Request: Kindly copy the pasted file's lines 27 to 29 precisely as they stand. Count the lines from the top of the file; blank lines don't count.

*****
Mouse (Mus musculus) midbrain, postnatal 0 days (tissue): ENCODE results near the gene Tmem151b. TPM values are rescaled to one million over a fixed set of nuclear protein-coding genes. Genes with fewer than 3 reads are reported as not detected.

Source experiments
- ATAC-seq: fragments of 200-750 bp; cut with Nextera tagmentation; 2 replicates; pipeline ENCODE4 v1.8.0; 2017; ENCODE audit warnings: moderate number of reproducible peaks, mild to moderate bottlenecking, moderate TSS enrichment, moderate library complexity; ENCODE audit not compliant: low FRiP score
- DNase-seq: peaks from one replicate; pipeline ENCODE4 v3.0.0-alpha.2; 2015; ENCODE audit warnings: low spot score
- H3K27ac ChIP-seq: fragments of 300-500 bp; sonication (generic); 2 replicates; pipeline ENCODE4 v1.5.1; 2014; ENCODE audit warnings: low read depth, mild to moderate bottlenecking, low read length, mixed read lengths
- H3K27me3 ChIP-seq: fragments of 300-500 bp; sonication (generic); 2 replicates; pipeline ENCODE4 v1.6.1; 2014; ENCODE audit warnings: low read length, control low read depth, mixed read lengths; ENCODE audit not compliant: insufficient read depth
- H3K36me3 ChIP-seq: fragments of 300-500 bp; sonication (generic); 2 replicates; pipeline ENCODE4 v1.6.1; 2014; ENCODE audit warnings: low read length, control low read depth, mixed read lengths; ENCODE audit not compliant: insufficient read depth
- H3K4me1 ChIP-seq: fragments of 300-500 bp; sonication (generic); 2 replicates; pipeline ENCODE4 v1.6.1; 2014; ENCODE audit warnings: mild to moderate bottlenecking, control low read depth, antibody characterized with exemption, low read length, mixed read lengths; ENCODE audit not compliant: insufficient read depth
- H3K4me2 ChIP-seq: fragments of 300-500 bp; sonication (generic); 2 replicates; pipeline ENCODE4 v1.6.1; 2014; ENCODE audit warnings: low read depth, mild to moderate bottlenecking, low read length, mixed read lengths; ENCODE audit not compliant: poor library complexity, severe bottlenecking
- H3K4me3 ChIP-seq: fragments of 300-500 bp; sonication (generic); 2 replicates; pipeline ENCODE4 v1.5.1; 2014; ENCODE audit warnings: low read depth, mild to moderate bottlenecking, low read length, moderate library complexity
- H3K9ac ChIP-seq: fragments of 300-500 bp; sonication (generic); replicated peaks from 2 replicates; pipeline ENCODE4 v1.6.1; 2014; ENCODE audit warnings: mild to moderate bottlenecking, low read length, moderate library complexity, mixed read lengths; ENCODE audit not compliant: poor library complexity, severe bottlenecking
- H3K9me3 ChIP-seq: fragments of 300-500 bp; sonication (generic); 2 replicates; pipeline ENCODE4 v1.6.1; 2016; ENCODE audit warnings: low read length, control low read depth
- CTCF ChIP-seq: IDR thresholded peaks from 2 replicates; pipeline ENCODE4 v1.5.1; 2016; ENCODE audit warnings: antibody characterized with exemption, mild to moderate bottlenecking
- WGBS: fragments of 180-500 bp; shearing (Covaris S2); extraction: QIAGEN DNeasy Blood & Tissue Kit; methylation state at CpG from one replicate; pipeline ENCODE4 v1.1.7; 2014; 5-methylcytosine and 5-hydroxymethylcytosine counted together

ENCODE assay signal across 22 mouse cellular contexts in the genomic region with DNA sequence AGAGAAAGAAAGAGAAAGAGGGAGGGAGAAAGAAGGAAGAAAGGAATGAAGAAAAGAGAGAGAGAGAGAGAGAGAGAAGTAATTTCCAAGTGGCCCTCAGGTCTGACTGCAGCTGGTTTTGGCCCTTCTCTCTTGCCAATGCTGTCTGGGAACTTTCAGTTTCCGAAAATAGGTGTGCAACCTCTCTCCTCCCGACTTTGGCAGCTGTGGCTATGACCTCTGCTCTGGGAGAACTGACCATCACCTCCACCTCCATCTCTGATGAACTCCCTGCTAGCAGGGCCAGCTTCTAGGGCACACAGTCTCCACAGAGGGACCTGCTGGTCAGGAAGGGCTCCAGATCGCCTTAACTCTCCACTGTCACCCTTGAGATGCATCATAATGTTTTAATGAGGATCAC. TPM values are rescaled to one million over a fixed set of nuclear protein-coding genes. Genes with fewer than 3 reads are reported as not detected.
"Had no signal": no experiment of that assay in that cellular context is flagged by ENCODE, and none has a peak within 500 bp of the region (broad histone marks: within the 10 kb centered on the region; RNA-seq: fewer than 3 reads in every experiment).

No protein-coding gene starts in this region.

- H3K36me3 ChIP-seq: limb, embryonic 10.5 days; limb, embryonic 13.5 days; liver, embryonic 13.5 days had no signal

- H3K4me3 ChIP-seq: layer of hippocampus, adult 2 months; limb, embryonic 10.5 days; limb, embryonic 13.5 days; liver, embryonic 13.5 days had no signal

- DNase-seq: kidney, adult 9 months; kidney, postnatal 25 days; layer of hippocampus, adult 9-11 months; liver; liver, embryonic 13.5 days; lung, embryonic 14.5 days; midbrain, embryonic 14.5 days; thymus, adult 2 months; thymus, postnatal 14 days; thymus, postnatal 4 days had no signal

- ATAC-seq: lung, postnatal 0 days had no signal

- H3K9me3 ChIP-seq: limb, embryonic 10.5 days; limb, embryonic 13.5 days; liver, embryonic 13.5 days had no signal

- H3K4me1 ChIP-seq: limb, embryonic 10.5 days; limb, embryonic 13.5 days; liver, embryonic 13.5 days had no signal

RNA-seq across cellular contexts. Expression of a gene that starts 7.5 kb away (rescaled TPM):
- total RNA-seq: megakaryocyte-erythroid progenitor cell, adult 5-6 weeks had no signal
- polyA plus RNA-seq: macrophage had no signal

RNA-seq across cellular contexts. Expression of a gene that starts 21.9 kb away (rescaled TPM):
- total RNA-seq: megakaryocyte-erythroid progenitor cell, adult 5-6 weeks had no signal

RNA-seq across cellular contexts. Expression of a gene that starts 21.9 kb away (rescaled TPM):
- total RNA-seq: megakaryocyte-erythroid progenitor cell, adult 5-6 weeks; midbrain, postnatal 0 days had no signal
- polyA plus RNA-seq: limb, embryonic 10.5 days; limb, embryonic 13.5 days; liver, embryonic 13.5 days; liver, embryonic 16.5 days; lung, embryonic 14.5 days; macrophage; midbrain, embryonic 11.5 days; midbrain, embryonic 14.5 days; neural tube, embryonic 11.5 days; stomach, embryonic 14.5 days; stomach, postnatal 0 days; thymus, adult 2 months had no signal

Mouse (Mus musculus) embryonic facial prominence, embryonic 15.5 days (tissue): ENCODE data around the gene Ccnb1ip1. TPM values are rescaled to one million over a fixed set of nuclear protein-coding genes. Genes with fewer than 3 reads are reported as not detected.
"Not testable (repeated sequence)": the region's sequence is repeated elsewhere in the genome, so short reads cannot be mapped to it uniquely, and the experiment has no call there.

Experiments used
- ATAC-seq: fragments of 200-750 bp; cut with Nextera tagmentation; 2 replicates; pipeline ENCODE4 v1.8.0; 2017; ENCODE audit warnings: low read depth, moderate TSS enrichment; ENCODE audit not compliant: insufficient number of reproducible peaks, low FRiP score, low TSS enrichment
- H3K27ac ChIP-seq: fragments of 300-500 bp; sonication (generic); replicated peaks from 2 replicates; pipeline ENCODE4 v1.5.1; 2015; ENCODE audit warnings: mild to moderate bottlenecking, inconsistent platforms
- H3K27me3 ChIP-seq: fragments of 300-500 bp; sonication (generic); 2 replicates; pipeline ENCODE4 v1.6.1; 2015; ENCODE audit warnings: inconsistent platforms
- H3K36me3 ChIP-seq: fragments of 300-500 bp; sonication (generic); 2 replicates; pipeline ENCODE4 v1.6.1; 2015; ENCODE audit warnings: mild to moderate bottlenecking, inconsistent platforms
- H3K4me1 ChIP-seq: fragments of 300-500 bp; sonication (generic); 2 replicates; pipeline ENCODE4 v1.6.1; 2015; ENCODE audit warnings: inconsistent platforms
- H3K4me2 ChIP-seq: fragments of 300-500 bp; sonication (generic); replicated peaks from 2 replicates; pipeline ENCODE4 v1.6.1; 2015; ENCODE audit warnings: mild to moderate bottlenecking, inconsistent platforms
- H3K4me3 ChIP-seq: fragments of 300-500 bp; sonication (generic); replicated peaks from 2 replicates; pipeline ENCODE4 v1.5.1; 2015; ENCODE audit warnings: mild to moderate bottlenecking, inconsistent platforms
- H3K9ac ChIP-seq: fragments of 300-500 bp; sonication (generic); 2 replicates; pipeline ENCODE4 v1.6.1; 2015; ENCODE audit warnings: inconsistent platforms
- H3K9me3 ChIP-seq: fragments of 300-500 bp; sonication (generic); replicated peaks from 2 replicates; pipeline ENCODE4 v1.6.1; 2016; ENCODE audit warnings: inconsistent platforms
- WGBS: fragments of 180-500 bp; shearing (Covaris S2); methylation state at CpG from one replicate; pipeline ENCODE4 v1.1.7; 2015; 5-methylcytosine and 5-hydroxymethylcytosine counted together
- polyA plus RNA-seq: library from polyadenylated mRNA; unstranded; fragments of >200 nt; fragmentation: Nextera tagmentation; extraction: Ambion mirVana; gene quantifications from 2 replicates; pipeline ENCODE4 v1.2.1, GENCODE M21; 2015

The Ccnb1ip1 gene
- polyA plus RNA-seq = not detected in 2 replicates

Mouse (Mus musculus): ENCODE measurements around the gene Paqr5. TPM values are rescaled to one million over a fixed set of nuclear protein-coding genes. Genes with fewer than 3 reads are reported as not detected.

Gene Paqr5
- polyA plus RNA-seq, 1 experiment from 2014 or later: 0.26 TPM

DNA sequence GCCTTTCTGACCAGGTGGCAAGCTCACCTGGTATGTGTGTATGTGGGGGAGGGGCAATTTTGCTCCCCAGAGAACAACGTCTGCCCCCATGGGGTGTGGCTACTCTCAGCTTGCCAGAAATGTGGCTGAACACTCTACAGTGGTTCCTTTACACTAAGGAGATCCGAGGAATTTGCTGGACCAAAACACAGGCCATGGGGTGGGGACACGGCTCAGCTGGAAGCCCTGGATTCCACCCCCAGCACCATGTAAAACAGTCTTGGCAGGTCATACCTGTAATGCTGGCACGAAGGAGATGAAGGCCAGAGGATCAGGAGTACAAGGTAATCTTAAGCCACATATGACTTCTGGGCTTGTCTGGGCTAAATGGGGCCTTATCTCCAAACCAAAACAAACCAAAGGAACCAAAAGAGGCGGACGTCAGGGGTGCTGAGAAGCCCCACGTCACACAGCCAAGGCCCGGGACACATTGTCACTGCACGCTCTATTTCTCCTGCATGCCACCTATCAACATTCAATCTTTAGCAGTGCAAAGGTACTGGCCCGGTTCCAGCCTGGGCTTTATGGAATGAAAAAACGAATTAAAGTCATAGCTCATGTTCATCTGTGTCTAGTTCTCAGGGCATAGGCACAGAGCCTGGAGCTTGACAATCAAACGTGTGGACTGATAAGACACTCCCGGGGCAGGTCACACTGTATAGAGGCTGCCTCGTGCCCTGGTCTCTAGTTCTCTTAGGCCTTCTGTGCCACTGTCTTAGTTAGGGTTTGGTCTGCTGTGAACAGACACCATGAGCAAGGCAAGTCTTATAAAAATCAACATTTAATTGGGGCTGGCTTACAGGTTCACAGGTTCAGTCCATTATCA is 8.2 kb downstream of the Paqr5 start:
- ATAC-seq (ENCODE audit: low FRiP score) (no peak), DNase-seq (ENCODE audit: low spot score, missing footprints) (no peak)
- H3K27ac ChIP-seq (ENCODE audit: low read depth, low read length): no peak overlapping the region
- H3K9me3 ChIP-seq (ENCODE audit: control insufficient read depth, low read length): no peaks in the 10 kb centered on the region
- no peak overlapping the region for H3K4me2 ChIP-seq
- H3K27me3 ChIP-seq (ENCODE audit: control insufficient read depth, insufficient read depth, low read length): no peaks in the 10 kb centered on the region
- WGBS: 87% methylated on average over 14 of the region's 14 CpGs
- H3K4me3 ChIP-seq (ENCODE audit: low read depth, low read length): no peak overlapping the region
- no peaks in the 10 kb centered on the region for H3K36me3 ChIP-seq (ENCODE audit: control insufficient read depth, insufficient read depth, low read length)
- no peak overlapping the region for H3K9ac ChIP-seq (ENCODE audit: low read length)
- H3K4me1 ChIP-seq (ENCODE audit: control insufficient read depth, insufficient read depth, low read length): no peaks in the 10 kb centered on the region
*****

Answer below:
RNA-seq across cellular contexts. Expression of a gene that starts 21.9 kb away (rescaled TPM):
- total RNA-seq: megakaryocyte-erythroid progenitor cell, adult 5-6 weeks had no signal

RNA-seq across cellular contexts. Expression of a gene that starts 21.9 kb away (rescaled TPM):